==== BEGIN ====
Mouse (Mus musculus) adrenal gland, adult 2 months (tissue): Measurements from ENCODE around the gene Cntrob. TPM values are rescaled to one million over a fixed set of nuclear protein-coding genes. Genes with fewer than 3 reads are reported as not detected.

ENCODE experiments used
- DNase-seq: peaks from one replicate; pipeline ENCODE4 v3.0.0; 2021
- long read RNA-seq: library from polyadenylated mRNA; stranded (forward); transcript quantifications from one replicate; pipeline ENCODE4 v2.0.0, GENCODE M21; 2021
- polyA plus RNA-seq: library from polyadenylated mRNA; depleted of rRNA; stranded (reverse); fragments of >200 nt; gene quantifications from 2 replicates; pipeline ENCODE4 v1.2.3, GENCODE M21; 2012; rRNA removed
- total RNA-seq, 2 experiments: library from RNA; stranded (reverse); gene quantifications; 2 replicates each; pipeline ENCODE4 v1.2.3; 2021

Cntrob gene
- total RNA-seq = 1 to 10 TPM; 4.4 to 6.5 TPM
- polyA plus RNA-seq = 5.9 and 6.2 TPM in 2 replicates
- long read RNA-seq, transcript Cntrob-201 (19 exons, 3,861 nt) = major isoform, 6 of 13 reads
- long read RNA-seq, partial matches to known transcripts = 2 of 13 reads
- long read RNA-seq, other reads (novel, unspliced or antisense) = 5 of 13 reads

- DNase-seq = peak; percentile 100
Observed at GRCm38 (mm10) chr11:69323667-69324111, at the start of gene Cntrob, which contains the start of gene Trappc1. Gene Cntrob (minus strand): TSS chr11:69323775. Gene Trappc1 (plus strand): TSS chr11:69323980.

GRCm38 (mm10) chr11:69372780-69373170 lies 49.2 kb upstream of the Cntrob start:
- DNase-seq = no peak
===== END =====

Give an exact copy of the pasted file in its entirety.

Mouse (Mus musculus) adrenal gland, adult 2 months (tissue): Measurements from ENCODE around the gene Cntrob. TPM values are rescaled to one million over a fixed set of nuclear protein-coding genes. Genes with fewer than 3 reads are reported as not detected.

ENCODE experiments used
- DNase-seq: peaks from one replicate; pipeline ENCODE4 v3.0.0; 2021
- long read RNA-seq: library from polyadenylated mRNA; stranded (forward); transcript quantifications from one replicate; pipeline ENCODE4 v2.0.0, GENCODE M21; 2021
- polyA plus RNA-seq: library from polyadenylated mRNA; depleted of rRNA; stranded (reverse); fragments of >200 nt; gene quantifications from 2 replicates; pipeline ENCODE4 v1.2.3, GENCODE M21; 2012; rRNA removed
- total RNA-seq, 2 experiments: library from RNA; stranded (reverse); gene quantifications; 2 replicates each; pipeline ENCODE4 v1.2.3; 2021

Cntrob gene
- total RNA-seq = 1 to 10 TPM; 4.4 to 6.5 TPM
- polyA plus RNA-seq = 5.9 and 6.2 TPM in 2 replicates
- long read RNA-seq, transcript Cntrob-201 (19 exons, 3,861 nt) = major isoform, 6 of 13 reads
- long read RNA-seq, partial matches to known transcripts = 2 of 13 reads
- long read RNA-seq, other reads (novel, unspliced or antisense) = 5 of 13 reads

- DNase-seq = peak; percentile 100
Observed at GRCm38 (mm10) chr11:69323667-69324111, at the start of gene Cntrob, which contains the start of gene Trappc1. Gene Cntrob (minus strand): TSS chr11:69323775. Gene Trappc1 (plus strand): TSS chr11:69323980.

GRCm38 (mm10) chr11:69372780-69373170 lies 49.2 kb upstream of the Cntrob start:
- DNase-seq = no peak